How To Win Fights On Facebook

Facebook is like the rap battle that never ends.
There’s no debating, just posturing. No point and counterpoint, no real discussion. Just one-upmanship and mic drops. There are no question marks on Facebook, not really; just a lot of exclamation points. Aggressive posts with passive-aggressive responses instead of arguments.
And you can’t leave the ring. Despite your best intentions and “facebook fasting”, your business needs you to maintain a media presence.
As the great strength coach Mel Siff once told me, “As soon as you plant your flag, people are going to start shooting.” You’re going to get a bad review, or negative comments. People will want to draw you into a fight. And every instinct you have will whisper, “Let’s do this!”
Here’s how to win the fights on Facebook:

  • Don’t get into fights on Facebook. There’s no benefit to you, or your company. You don’t need to win to win.
  • If you’re attacked, delete the post. What are they going to do: post again? If so, revisit the first part of this tactic.
  • If you get a bad review, you can’t delete it. But you SHOULD respond. Try this: “We’re so sorry you had a bad experience. We do our best to deliver the best XYZ in town, and our feedback is usually very positive. I’m sorry this wasn’t a good fit.”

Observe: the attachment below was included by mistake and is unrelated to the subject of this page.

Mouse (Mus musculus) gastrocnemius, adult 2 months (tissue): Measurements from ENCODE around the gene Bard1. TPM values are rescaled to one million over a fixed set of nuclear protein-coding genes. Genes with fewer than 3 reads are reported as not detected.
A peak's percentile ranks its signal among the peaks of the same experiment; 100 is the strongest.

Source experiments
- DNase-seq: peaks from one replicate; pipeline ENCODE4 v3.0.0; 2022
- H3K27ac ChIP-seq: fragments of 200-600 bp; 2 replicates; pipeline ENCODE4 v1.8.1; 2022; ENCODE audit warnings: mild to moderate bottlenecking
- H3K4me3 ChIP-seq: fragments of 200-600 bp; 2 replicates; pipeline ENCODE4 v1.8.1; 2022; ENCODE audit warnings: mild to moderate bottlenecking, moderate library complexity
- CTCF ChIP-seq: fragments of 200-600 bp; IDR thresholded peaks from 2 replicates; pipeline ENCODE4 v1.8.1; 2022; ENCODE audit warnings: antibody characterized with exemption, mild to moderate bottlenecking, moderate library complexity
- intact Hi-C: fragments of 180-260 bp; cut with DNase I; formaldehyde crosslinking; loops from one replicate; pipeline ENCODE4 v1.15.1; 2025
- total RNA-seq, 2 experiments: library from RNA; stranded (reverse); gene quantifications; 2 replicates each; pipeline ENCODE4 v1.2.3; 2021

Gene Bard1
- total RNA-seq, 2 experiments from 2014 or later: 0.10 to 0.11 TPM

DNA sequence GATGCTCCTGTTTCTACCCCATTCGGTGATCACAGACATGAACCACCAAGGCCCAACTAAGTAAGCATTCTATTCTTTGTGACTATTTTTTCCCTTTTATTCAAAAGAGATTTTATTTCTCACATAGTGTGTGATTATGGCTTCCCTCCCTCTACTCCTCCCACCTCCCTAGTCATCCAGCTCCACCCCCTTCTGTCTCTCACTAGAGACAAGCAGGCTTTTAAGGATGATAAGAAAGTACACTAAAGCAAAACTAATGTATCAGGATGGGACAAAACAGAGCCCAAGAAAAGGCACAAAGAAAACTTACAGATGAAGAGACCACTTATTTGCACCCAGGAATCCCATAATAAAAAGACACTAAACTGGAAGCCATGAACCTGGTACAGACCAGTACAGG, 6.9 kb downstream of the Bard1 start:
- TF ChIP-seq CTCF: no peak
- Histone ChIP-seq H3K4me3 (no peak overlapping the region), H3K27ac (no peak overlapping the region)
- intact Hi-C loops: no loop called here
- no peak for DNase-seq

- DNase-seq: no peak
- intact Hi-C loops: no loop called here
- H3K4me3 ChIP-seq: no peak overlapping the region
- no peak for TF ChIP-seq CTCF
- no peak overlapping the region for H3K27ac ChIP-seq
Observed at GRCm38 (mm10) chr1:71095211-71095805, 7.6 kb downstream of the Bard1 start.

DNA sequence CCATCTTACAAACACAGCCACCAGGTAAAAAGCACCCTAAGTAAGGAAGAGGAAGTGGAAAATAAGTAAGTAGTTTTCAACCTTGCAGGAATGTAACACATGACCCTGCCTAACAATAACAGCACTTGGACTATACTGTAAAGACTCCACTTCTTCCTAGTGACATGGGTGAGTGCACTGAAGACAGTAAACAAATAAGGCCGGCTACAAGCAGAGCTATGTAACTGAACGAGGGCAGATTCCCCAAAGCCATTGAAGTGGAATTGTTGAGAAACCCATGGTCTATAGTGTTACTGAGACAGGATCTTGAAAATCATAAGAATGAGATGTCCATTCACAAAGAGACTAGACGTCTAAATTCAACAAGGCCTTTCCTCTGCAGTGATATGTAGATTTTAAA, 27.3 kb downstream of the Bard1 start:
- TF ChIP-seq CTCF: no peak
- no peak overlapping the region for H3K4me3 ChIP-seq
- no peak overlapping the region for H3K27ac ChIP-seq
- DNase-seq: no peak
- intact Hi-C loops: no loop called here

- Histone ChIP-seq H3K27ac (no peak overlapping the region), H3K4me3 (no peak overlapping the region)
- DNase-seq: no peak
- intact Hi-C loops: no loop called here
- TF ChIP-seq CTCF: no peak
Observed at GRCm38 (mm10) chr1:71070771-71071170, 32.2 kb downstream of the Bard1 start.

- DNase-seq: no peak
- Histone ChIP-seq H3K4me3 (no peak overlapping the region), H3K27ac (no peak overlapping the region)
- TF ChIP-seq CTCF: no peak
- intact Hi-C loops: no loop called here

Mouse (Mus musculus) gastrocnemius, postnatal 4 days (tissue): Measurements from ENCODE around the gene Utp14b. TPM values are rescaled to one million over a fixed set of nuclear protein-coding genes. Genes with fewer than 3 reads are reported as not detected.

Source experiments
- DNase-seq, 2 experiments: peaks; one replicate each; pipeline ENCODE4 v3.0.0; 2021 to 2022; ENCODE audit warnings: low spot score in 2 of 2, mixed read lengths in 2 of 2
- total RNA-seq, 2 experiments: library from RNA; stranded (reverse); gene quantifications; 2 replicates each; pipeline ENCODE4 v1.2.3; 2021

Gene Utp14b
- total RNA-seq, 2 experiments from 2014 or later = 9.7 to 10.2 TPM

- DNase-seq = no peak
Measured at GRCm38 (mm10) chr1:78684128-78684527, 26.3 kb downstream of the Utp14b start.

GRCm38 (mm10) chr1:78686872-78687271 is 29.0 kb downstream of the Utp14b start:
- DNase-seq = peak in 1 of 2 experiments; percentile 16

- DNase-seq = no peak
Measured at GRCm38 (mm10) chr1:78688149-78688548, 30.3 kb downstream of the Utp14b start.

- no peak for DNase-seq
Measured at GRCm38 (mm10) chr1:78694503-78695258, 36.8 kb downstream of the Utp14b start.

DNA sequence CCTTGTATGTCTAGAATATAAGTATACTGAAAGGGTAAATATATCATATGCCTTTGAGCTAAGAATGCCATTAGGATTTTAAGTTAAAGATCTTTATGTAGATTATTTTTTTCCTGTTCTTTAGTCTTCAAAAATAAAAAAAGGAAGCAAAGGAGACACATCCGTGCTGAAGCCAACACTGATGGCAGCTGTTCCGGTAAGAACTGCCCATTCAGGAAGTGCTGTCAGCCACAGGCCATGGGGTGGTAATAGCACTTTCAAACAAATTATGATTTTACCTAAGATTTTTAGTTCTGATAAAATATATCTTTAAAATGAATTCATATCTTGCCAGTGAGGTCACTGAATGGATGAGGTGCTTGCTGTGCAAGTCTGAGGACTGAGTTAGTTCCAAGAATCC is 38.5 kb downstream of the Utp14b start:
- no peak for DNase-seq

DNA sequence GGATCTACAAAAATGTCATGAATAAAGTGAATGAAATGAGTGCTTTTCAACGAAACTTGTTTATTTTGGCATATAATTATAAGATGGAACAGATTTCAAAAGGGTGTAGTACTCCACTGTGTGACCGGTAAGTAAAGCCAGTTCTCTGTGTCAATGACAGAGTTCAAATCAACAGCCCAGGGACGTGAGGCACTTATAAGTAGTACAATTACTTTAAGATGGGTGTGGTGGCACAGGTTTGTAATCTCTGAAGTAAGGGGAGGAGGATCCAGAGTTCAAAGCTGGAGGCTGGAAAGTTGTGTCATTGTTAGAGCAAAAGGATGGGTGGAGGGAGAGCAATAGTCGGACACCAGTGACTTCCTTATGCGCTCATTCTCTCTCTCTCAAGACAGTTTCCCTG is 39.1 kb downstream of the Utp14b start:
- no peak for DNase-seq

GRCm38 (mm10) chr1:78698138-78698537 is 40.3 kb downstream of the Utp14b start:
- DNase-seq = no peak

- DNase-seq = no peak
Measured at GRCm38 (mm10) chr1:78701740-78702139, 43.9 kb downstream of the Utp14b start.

Sooner or later, everyone’s going to get a bad review. It’s like the first little scratch in your car: you can’t truly relax until it happens anyway.
  • Go for a walk before you respond. Bad news can wait. They don’t deserve your full and immediate attention. Sun Tzu even recommends forcing your opponents to wait as a tactic in “The Art of War”.
  • Read the entire post out loud to someone supportive. You’ll probably laugh. Get it out of your head and into the world where it can die of exposure.

Finally, ask yourself, what’s their REAL motive?
Several months ago, I was invited to a “facebook debate” with an aspiring business consultant. I declined, because I realized it wasn’t going to be a debate at all. It was just a chance for him to jump onstage and share some of the credibility and trust I’ve built over the last decade. I took a bit of flak, but no one even remembers the conversation now.
People want to share your limelight. Sometimes they’ll invite you to box just so they can say they touched you. But as my grandfather used to tell me, “You don’t wrestle with a pig, because you’ll just get dirty and the pig will like it.” In other words, they don’t really deserve your attention. The best way to kill an argument is to starve it.
(mic drop)
(kidding! I always wanted to do that. But there are no mic drops on Facebook. Someone always picks the damn thing up and says, “My turn…”)


One more thing!

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